Foley then reiterates how very important it is that they get this problem solved because as the year progresses they need every one of those refugees to meet their shopping quota. 

It’s bureaucratic, but these countries also take those requirements very seriously, and so we are looking at this problem. We are certainly aware that as we get near the end of the fiscal year, and we’re mindful of reaching our goal, that we want to make sure that the refugees themselves are keenly aware of the requirements so that they can meet those requirements in the various countries and not be barred from getting on airplanes.

The discussion of how hard it is to get exit visas in many countries led into a discussion of where are these refugees anyway.  I bet most reporters (and me too) thought they were exclusively in Syria and Jordan, afterall isn’t that where we keep hearing the millions of suffering are located?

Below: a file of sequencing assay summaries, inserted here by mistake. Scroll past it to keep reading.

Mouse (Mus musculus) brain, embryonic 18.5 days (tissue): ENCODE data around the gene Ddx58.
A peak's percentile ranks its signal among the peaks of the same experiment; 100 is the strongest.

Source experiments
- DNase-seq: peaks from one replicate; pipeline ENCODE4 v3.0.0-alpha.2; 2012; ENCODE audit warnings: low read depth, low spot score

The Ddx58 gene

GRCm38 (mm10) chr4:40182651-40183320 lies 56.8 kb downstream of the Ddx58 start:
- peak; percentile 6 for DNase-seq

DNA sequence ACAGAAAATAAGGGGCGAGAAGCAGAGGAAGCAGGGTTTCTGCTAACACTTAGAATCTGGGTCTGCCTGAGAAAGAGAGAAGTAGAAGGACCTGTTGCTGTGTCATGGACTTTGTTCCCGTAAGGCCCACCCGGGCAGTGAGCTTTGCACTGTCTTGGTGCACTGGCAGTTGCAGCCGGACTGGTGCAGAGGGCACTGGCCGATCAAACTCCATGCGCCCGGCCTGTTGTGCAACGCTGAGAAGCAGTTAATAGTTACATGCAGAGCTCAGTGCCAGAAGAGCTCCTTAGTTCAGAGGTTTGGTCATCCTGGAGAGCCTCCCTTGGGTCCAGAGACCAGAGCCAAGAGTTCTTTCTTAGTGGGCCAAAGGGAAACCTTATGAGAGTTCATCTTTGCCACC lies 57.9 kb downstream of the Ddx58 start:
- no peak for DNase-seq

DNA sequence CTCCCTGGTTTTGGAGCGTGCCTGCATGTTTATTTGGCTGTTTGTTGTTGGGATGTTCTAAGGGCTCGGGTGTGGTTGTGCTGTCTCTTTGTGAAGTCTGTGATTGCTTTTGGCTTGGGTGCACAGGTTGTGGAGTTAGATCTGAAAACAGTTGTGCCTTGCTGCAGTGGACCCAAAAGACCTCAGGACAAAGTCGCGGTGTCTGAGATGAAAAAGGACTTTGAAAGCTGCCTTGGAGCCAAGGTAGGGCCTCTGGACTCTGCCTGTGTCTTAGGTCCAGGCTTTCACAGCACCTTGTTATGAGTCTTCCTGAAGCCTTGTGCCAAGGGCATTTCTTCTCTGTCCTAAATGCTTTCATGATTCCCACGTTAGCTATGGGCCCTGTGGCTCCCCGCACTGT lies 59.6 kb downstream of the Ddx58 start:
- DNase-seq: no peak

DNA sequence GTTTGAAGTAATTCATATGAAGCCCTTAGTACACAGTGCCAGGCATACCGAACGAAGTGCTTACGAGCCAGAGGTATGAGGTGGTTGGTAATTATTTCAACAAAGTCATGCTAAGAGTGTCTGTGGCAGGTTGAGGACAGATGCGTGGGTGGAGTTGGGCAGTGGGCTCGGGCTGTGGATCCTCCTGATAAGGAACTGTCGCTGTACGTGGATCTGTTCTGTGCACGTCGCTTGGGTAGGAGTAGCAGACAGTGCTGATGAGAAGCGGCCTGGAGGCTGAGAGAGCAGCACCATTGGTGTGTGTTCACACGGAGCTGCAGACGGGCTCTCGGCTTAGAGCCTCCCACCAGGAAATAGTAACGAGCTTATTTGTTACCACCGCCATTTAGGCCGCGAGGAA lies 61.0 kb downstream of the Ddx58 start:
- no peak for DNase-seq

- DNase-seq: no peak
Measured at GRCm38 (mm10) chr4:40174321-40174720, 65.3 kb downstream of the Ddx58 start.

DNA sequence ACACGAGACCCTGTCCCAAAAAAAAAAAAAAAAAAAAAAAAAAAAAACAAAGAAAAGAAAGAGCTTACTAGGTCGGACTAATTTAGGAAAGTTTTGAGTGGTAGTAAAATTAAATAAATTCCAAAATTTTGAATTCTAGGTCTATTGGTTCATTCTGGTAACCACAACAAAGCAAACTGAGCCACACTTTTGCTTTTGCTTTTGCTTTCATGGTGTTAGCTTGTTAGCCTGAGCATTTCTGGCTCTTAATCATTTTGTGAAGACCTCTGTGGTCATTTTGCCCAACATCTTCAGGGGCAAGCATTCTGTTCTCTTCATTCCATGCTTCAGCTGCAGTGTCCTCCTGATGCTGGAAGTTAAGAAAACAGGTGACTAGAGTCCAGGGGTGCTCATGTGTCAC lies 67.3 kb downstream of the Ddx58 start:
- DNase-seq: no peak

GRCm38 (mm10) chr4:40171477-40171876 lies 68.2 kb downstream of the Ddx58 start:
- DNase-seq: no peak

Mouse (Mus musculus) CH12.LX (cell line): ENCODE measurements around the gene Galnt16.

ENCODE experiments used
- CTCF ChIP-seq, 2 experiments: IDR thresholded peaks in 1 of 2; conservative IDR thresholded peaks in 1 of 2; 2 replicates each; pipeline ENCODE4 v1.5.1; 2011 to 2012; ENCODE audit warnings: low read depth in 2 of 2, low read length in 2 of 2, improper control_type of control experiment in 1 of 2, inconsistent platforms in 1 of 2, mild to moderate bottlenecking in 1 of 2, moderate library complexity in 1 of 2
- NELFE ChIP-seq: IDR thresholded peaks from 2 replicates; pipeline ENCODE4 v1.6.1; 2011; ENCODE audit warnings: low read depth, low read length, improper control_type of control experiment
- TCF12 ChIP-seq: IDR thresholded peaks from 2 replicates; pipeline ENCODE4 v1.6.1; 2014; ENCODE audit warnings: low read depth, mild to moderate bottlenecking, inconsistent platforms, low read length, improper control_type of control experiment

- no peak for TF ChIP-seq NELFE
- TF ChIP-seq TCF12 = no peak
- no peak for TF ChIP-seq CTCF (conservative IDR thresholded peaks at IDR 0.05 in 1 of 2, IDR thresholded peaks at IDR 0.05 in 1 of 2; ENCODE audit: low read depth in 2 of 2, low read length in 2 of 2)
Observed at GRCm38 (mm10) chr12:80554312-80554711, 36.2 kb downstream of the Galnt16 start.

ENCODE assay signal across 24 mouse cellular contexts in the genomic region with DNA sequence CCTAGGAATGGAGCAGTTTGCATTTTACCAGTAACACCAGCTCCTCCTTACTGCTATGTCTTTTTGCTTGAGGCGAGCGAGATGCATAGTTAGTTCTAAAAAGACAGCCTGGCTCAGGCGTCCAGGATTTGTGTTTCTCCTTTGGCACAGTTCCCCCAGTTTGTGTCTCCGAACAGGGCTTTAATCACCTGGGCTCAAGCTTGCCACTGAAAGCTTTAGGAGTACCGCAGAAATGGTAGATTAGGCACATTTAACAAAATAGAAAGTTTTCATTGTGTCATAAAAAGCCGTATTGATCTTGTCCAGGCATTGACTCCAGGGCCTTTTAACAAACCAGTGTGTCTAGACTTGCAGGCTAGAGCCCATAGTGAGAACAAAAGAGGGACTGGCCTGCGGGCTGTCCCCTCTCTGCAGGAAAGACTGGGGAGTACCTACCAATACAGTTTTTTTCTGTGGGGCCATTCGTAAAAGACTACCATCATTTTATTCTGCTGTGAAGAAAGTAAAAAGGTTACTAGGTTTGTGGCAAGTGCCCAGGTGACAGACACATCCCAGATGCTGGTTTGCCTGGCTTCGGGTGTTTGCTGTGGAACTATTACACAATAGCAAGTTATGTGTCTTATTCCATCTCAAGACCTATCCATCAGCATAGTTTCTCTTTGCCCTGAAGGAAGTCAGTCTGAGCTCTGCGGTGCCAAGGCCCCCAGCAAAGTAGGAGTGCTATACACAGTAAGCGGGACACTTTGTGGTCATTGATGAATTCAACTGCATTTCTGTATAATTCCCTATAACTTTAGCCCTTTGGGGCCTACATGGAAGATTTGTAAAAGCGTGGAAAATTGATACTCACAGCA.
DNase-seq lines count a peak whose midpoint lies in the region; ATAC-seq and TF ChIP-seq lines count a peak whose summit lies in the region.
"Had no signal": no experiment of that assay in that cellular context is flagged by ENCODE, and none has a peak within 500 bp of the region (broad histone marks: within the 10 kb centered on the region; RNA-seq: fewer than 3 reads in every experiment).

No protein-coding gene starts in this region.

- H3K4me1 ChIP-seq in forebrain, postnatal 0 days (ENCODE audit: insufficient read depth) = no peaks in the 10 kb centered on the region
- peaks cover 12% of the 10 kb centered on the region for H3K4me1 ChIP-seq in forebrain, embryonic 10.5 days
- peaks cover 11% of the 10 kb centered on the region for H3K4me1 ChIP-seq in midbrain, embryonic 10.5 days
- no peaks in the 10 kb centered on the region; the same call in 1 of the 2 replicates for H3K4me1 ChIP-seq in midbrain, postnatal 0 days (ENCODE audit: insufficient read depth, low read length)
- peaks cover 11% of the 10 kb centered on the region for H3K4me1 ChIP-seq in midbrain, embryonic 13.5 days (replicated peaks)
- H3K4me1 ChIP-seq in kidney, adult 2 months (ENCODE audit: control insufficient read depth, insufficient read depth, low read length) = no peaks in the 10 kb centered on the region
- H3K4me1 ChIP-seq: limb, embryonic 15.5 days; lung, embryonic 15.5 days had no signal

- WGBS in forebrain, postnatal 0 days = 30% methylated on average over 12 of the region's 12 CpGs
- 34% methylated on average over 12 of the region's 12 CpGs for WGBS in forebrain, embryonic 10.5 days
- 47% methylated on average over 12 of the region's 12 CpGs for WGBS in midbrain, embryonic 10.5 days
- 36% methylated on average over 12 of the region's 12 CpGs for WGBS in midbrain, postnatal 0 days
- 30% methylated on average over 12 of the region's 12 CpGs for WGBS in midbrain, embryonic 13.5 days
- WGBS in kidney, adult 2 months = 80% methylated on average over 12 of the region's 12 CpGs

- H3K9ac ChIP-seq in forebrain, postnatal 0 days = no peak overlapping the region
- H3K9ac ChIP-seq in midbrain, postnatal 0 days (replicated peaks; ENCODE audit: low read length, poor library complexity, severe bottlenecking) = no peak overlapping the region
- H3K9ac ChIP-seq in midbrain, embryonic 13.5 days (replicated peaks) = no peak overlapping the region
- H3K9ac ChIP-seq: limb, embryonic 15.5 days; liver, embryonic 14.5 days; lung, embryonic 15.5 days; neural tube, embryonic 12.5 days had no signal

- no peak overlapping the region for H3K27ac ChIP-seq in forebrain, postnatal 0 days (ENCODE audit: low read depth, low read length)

But our capacity was much more robust and remains more robust in Jordan. So I believe that we are still seeing more arrivals from Jordan than we are from Syria. But they are one and two. And then the other source countries are Egypt and Turkey and the states of the Gulf. And also, we have Iraqi refugees in disparate parts of the world, and that requires us to schedule, in effect, circuit rides not only for DHS adjudicators but for our processing entities which don’t have installations in the region. So they need to do the same thing and we send – Terry, could you describe some of the far-flung places we will process Iraqi refugees?

 Then Ms. Rusch again:

New Delhi. I think there was one processed in Beijing recently. Malaysia. Well, far-flung – Greece. But they’re turning up in lots of places.

What!!!  We are scouring the world for Iraqis?  They are in India, Turkey, the Gulf States, and China and Malaysia, and even Greece.  If those Iraqis have the wherewithal to get to China and Greece, why do we need to track them down, at enormous expense to the taxpayer, and get them to America?